AgriCulture: Wired

November 9, 2019

It seems that what’s new is the cold. And colder it will get. This may be your last chance for swiss chard, in now limited quantities. Kale is still chugging along, however, in both curly and flat varieties. Egg production is diminishing fast as the light fades, but we still have enough for our individual customers.

The arc of electricity that crosses Lasher Ave. (Photo by Mark Scherzer)

Hi all, Mark here.

Getting ready to come up to the farm Thursday, gathering my things, I realized that up near the top of the hierarchy of items I remind myself I must bring, at least as prominently as my wallet and far ahead of my belt, is the charging cord for my phone. It turns out that the wonder of wireless connectivity, which I use so intensely that I lately seem to need to recharge the phone twice a day, is anything but wireless. My life, and our kitchen, our office and even our bedrooms at the farm, seem entangled in a snarl of wires for all the wonderful electronic devices we use.

Electricity is a blessing. The wires that carry it, somewhat less so. The recurrent deliberate blackouts California has endured recently were initiated in order to avoid wildfires being ignited by sparks from the high voltage wires that carry power from generating plants to transformers. I don’t understand the scientific process, but my friend Paul tells me that high voltage and an exposed wire in the proper conditions can cause the electricity to arc out of the wire and set off fires. We all know how critical electricity is to us: saving labor, transmitting information, saving lives. A recent feature on NPR reported how agriculture was particularly acutely affected by the outages. Cows can’t just suspend being milked, and electric milking machines, during the outages had to be run off gas generators. But the farmer interviewed for the story said the loss of power and additional expense was something he could live with in order to preserve the lives and property of his neighbors. It was a nice recognition of our interconnection in a larger community.

My mind has been heavily focused on wires lately, because we are ready to bring electricity out to the new barn.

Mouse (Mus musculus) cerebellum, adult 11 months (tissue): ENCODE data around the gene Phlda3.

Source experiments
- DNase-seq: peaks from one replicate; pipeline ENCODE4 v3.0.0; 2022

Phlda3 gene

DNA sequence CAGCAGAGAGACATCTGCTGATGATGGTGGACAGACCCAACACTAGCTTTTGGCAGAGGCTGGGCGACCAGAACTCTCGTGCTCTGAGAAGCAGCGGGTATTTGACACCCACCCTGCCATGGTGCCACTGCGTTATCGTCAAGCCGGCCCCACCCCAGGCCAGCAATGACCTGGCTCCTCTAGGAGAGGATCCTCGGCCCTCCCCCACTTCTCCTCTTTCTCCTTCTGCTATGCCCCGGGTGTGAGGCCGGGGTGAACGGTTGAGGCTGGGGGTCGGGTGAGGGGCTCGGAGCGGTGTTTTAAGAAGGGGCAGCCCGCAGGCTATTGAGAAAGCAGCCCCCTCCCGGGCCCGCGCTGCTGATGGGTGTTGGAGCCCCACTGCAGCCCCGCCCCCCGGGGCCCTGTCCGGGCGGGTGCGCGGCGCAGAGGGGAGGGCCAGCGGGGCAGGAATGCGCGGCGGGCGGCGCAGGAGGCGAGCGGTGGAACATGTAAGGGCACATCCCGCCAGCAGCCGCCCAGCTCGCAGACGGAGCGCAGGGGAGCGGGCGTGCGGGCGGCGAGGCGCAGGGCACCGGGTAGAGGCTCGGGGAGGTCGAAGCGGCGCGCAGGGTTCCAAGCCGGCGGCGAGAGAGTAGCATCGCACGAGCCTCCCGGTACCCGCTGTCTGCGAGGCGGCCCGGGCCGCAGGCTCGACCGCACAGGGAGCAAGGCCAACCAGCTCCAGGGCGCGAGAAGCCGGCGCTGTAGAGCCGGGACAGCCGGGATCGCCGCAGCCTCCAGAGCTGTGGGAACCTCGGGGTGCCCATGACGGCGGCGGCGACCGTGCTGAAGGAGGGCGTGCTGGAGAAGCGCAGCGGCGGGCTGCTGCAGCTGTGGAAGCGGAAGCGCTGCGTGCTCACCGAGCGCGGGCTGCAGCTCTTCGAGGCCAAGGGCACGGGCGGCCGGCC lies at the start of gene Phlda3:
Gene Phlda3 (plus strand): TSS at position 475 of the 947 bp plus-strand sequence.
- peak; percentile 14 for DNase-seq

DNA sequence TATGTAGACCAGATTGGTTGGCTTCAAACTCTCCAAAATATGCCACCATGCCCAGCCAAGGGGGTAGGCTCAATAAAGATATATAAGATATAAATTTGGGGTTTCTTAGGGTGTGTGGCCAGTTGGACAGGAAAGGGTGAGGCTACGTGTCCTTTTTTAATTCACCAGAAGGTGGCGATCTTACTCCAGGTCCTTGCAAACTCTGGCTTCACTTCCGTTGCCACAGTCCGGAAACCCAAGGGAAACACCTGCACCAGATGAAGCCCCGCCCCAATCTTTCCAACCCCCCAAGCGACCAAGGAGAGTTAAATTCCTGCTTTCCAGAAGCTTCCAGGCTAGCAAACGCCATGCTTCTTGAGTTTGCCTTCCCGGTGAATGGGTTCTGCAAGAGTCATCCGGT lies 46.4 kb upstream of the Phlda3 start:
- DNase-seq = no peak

As you all know, the barn structure got finished a couple of weeks ago. It was of course not as affordable as we had hoped. The cost of the structure itself, around $38,000, was only about $8,000 more than the insurance proceeds we received from the burning of the old one, and when we got the estimate the whole replacement process seemed manageable. The builder, Henry Kriz, did a great job. But it turned out there were lots of ancillary costs we didn’t mentally factor in when thinking we had the replacement licked. Emergency repairs to the water tank and pump were about $2,000. Debris removal was $4,000. We moved the location of the barn rather than pay to demolish the old concrete slab it sat on, but we decided we needed a new concrete floor, which added $9,400 to the cost. And then moving the water tank and pump to the barn’s new location added another nearly two thousand. Now we are working on getting the interior mangers built, interior gates, door handles, etc. It will all add up. But we managed, thanks to good timing on resolution of cases I was working on in my legal practice.

I was ready for another not insignificant expense for electrical work, and hoped to get the barn on a separate account (at agricultural rates) from our home account. But when we got the estimates, from someone whose work for us in the past seemed very fairly priced, it was rather stunning. Nearly $20,000, half the cost of the building itself, and that was without counting whatever National Grid, our electric utility, would charge us for running power across the street from where the lines currently run to our side of the street and instituting service.

“Didn’t you have electricity at the barn before?” everyone asks. And the answer is yes, but it wasn’t up to code. It was transmitted by a wire run atop our eight foot deer fencing from the chicken coop to the barn. It served well, but we couldn’t expect to repeat that arrangement and get a certificate of occupancy for the new barn. It seems the new line will have to be in conduit, and buried in an 18 inch deep trench.